Falling Down

The I-35W Bridge Collapse Exposes Dangerous Deficiencies in the Nation's Transportation Infrastructure.

Inspectors, for example, will close lanes and walk the roadway looking for potholes. They will examine the steel beams supporting the deck for cracks and corrosion. They look at the concrete abutments holding it all up for cracks or settling. They check that bearings the bridge rests on are aligned correctly and painted.

For hard-to-reach places, crews employ a "snooper truck," equipped with a long arm and bucket that swings a crew member over the side for an up-close inspection.

If they find something wrong, they can bring in diagnostic equipment such as ultrasound to get a better look at the problem.

Small cracks in steel can be easily repaired by, paradoxically, drilling small holes at either end of the fracture, which stops the crack from spreading. But repair crews have to be careful to drill at the end of the crack, which often can't be seen by the naked eye. To find it, they can use a dye penetrant test, in which they coat the surface with a red dye, wipe it off, and cover it again with white dye. The red coloring will seep through the white dye along the crack and reveal itself.

Bridge workers can also outline a crack by the magnetic particle method. They use magnets to create a magnetic field in the steel beam, then sprinkle the area with a powder of iron filings, which will outline any cracks present.

Bridge inspections are conducted at least every two years (the I-35W bridge was looked at annually). Special fracture-critical inspections were conducted every four years, but the federal government recently recommended two-year intervals.

When the inspection is over, crews rate the deck, superstructure, and supports on a scale of 0 to 9, with 9 being the safest. The I-35W bridge's superstructure was rated 4, meaning inspectors found it in poor condition. —Matt Smith


Will the I-35W bridge collapse have serious environmental ramifications? The massive heap of concrete, steel, vehicles, and lord knows what else would seem to pose a danger to the well being of the Mississippi River.

Environmental concerns initially focused on three railroad cars that were crushed by the collapsed bridge. There could have been serious ecological harm if those cars had been carrying a highly toxic substance, such as benzine. But as it turned out one of the cars contained plastic pellets, while another held plastic powder. The third was empty.

"There was a little bit of spillage," says Sam Brungardt, public information officer for the Minnesota Pollution Control Agency. "Nothing that would pose an environmental or a health threat."

Another possible environmental issue stems from gasoline seeping into the water from crushed vehicles. But oil pollution appears to have been surprisingly limited. "There was a little bit of oil but that dissipated very rapidly," says Brungardt. "We never really found pockets of oil."

A concern going forward will be air quality. As workers untangle and remove the debris, the MPCA is worried about what types of particulate matter will begin circulating in the air. The agency has done preliminary testing near the site of the bridge collapse to establish baseline levels of lead, asbestos, silicates, and other potentially dangerous materials. "Those are all things that are known to affect health if they are breathed in," Brungardt says.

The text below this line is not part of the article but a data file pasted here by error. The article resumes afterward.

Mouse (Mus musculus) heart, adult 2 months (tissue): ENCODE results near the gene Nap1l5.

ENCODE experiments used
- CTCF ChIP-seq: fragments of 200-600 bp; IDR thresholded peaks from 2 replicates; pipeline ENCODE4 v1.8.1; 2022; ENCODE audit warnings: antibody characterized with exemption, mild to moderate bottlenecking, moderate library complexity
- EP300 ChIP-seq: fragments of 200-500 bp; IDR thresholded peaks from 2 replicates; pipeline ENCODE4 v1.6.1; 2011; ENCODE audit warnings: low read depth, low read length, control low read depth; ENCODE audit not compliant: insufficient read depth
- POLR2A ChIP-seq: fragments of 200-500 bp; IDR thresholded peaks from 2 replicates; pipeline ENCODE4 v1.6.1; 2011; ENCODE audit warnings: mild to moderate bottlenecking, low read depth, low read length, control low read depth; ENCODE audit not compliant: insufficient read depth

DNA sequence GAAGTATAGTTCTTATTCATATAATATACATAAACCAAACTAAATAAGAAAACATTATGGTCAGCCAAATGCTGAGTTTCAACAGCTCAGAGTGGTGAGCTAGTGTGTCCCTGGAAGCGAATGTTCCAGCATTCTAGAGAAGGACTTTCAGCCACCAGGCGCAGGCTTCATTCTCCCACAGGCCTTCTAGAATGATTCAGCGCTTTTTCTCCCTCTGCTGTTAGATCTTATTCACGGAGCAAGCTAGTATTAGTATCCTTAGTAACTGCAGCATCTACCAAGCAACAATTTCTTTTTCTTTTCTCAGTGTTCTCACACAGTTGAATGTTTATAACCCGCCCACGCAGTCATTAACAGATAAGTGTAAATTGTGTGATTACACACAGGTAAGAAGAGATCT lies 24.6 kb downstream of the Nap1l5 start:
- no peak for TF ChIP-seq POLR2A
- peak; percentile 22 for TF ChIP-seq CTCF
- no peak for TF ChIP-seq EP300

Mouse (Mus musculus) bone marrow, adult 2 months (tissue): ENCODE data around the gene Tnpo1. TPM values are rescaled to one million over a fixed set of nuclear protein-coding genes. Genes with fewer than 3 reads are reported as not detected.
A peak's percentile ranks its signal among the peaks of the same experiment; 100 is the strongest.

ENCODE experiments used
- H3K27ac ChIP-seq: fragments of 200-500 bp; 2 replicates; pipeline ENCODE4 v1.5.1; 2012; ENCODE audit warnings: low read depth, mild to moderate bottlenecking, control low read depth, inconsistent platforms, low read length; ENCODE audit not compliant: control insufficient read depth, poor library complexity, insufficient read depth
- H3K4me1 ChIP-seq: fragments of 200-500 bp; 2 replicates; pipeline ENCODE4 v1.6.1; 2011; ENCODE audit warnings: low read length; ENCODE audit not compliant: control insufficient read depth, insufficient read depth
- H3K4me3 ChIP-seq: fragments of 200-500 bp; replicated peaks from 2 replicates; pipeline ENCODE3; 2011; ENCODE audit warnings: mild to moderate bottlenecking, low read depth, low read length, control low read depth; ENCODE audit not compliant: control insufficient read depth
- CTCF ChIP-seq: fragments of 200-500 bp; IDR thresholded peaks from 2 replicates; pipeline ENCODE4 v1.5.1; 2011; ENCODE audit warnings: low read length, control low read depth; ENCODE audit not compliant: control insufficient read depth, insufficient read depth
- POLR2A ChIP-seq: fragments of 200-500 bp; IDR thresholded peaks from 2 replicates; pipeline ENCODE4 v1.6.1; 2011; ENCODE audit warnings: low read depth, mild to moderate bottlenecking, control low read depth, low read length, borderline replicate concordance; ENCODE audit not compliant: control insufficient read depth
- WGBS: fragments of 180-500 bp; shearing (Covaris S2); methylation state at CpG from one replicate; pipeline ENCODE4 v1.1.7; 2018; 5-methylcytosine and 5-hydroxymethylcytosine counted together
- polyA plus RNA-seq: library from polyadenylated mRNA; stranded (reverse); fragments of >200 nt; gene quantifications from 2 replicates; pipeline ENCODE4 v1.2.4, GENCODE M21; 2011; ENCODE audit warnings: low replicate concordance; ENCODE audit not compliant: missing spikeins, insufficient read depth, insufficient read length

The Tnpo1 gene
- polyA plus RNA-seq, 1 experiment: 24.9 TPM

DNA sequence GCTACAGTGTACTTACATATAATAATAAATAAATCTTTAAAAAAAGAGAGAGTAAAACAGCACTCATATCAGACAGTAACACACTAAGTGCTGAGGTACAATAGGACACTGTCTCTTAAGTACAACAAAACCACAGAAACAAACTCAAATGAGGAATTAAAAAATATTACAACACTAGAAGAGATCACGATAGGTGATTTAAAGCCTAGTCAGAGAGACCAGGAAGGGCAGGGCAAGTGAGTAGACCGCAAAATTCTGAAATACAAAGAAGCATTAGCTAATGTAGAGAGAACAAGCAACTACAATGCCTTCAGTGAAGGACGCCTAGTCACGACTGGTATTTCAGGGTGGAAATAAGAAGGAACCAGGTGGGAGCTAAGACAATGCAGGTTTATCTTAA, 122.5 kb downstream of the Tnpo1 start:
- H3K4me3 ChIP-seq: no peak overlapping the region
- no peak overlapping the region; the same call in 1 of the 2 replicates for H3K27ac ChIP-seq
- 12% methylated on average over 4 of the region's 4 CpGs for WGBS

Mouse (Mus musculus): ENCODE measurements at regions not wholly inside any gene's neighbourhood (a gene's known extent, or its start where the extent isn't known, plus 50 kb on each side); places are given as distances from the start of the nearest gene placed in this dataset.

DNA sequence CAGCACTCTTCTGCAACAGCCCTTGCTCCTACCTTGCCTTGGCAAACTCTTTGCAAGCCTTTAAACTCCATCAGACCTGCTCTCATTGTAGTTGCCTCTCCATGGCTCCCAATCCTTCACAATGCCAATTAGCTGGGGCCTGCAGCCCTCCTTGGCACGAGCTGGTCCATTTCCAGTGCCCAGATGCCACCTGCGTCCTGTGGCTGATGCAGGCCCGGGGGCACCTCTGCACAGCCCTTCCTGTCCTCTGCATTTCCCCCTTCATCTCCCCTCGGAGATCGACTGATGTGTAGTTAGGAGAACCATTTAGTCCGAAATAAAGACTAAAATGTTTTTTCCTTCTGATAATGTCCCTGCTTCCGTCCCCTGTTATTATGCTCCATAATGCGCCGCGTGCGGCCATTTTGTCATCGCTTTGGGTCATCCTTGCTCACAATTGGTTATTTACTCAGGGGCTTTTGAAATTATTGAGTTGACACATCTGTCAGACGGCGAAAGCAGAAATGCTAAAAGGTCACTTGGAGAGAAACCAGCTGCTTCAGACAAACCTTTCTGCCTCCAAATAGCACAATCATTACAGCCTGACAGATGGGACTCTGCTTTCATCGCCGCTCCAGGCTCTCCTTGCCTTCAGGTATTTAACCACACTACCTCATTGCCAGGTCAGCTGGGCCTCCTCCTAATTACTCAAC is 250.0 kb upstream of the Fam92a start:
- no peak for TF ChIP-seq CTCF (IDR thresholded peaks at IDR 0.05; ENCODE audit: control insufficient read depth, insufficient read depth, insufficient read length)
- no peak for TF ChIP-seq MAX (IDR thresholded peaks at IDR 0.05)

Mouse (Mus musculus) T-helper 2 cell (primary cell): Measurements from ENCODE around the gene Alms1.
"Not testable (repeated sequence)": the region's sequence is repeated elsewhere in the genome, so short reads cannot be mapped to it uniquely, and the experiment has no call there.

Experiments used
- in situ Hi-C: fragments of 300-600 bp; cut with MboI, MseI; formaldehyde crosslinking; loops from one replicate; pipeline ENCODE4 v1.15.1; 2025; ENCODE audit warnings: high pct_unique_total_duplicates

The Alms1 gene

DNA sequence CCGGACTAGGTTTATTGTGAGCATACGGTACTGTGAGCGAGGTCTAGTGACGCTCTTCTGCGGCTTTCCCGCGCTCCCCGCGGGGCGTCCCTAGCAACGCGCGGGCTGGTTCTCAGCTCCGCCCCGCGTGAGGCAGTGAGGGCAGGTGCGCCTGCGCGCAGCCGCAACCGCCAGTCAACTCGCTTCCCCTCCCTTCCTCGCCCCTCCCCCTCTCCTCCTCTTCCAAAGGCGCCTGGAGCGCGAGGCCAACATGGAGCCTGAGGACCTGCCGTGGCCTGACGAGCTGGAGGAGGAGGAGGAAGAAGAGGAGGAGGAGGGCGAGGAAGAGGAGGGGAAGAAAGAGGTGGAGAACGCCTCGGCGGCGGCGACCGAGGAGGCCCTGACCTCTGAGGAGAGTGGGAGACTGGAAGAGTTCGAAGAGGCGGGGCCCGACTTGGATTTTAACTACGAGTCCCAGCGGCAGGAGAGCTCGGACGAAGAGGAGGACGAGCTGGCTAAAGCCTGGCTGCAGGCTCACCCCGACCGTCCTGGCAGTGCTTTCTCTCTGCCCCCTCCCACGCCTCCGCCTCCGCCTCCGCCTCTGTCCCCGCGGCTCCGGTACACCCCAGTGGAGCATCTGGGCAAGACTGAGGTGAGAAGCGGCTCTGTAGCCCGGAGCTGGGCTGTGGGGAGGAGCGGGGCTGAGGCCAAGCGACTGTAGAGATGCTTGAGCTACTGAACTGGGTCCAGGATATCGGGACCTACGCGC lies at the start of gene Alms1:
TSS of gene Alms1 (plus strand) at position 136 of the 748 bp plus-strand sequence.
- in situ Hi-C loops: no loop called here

But overall it doesn't appear that the bridge collapse will have any serious, long-term impact on the health of the Mississippi River. "One could imagine scenarios where much worse cargo could have been on that bridge," says Whitney Clark, executive director of Friends of the Mississippi river. "That does not appear to have happened."—Paul Demko


The Star Tribune and Pioneer Press newsrooms recently received an unexpected box of junk food, courtesy of The Roanoke Times. The spoils include spicy pork rinds, moon pies, Virginia peanuts, Hostess cupcakes, and Dove bars. "There's also one very out-of-place looking can of lima beans," Pi Press metro reporter Frederick Melo reports via email.

This sweet tradition was apparently started by The Oklahoman newspaper, which learned the stresses of covering a major breaking news story after the Oklahoma City bombing of 1995. Last April, after Seng Hui-Cho killed 32 people at Virginia Tech, the Roanoke Times received a large box of artery clogging edibles from their counterparts in Oklahoma. "It was just like a big hug," recalls Carole Tarrant, editor of the Roanoke daily.

The loot is apparently equally appreciated by newsroom staffers in the Twin Cities, many of whom have been logging long hours since the I-35W bridge collapsed last Wednesday evening. "I'm in fat boy heaven," reports Melo.

Tarrant says she only asks that the Pi Press and Strib reporters reciprocate the gesture down the road. "Tell 'em to pass it on," says Tarrant. "That's my only request." —Paul Demko


The collapse of the I-35W bridge has suddenly shoved the relatively obscure science of bridge engineering and inspecting into the spotlight. Here's what you need to know:

What does "structurally deficient" mean? It's a federal designation based on annual or biannual inspections. The feds use a nine-point scale to rank the structural soundness of bridges in three different areas—the deck (which is what you drive on), the superstructure, and the substructure. If a bridge ranks four or lower in any of these areas, it makes the list.

« Previous Page
Next Page »